So these small men, through their federation, 50,000 of them, took legal advice. On it they have taken advantage of a new procedure called “judicial review.” They have come to the courts and ask for this relief. (i) A declaration that the Board of Inland Revenue acted unlawfully in granting an amnesty to casual workers in Fleet Street, and (ii) an order of mandamus directed to the board to assess and collect income tax from the said casual workers in Fleet Street, according to the law.


In support of their case, the self-employed and small shopkeepers sought to get the Board of Inland Revenue to disclose their papers relating to this amnesty: especially as to the negotiations with the unions and the employers. This has been adjourned: because of this preliminary objection: the revenue object to these proceedings being taken against them. They say that no one has any standing to come to the courts to complain of their actions. No one at all. Not an ordinary citizen. Not even a taxpayer who is aggrieved by them. Not even the 50,000 of them in this federation. May be the Attorney-General might do so, but he has never been known to proceed against a government department. The Divisional Court has upheld the contention of the revenue. The self-employed and small shopkeepers, as taxpayers, appeal to this court. [*420]


This case thus raises a problem which was described in the New Law Journal (vol. 130, p. 181) for February 21, 1980, as “the major problem in relation to judicial review of tax concessions concerns locus standi. Who can challenge the legality of a tax concession?”


At first sight the House of Lords in Gouriet v. Union of Post Office Workers [1978] A.C. 435 seem to have slammed the door against ordinary citizens coming to the court - except one who has suffered a particular damage. But that decision was concerned only with relator actions. Lord Wilberforce pointed out that it did not apply to the prerogative orders such as mandamus or certiorari. He said at p. 482 that “these are often applied for by individuals and the courts have allowed them liberal access under a generous conception of locus standi.” It is these remedies that we are here concerned with. They apply only to public authorities, not to trade unions: so they were not available in Gouriet’s case.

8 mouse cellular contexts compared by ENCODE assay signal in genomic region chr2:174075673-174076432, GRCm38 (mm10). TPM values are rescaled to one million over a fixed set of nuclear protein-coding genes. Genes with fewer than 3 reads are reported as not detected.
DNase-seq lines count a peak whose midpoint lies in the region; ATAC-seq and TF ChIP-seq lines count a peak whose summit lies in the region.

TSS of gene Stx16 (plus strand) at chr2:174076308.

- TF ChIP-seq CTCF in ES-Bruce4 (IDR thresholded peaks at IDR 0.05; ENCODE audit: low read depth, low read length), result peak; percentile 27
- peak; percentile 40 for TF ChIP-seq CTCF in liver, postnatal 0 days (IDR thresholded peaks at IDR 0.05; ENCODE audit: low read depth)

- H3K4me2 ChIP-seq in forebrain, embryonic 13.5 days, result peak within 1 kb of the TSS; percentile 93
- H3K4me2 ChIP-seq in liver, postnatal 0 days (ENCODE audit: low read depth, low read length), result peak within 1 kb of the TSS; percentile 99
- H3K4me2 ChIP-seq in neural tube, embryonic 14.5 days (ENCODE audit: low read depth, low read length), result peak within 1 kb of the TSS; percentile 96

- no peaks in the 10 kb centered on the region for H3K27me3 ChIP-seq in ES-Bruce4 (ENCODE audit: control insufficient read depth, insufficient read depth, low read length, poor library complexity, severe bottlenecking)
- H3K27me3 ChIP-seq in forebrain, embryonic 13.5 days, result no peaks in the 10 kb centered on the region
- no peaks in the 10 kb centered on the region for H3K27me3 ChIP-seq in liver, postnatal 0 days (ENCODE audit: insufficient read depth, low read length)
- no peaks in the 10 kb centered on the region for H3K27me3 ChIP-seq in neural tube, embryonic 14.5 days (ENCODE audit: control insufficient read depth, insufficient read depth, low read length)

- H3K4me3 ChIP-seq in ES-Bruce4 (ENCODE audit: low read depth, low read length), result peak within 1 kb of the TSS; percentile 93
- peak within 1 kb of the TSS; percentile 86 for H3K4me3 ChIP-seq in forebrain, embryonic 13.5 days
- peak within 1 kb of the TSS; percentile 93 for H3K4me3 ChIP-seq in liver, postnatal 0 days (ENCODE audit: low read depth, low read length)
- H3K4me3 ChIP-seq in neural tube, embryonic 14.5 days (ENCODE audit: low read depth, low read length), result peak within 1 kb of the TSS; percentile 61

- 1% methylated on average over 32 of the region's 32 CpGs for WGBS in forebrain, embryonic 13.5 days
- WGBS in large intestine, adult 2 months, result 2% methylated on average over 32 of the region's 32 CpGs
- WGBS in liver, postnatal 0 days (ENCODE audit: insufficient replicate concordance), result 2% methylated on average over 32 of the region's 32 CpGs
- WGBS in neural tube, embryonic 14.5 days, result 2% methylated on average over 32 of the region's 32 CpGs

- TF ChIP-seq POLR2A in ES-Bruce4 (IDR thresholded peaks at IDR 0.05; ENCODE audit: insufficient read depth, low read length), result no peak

Now as to these prerogative remedies, it was thought in the 19th century that the applicant must show that he had a “specific legal right” to ask for the interference of the court. So said Tapping on Mandamus (1848), pp. 27-28, followed by Wright J. in Reg. v. Lewisham Union Guardians [1897] 1 Q.B. 498, 500. That was a deplorable decision. The guardians of the poor for Lewisham were obliged by statute to see that everyone was vaccinated against smallpox. They failed in their duty. owing to their default a great number of people were not vaccinated. That put everyone else at risk. Yet no one had any locus standi to complain. Not even the local authorities. Nobody was allowed to come to the court - so as to compel the performance of the duty. Similarly, in Reg. v. Customs and Excise Commissioners, Ex parte Cook [1970] 1 W.L.R. 450. Under a statute, bookmakers were bound to pay for their licence by two half-yearly instalments. Yet a minister, by a private concession, allowed some of them to pay monthly. It was held that nobody was allowed to come to the court so as to question the validity of the concession. Not even rival bookmakers could complain. Lord Parker C.J. felt at p. 455 that the result was alarming in “that the word of the minister is outweighing the law of the land.” Yet he felt he must follow the Lewisham case [1897] 1 Q.B. 498. The time has come when we must declare that those cases were wrongly decided. They meant that public authorities could break the law with impunity: for the simple reason that no one had any locus standi. It is now clear that all the talk about “specific legal right” was a mistake. There is only one requirement and that is simply that the applicant must have a “sufficient interest in the matter to which the application relates.” That was the test recommended in 1975 by the Law Commission in their “Report on Remedies in Administrative Law” (Law.Com. No. 73, Cmnd. 6407, para. 48) and adopted in R.S.C., Ord. 53, r. 3 (5). The Rule Committee must have thought that it represented the existing law: else the rule would have been ultra vires. I also think it represents the existing law.


This leaves open the question, of course, what is a “sufficient interest”? To that I answer, as many statutes have done in similar situations: Any “person aggrieved” - by the failure of a public authority [*421] to do its duty - has a sufficient interest. He can come to the court and apply for a mandamus to compel it. At one time those words, “person aggrieved,” were given a restrictive interpretation, confining it to a person who had a specific legal grievance: see Ex parte Sidebotham (1880) 14 Ch.D. 458, 465. But that interpretation was overthrown in Attorney-General of the Gambia v. N’Jie [1961] A.C. 617, 634, where I said:


“The words ‘person aggrieved’ are of wide import and should not be subjected to a restrictive interpretation. They do not include, of course, a mere busybody who is interfering in things which do not concern him: but they do include a person who has a genuine grievance”


because something has been done or omitted to be done contrary to what the law requires.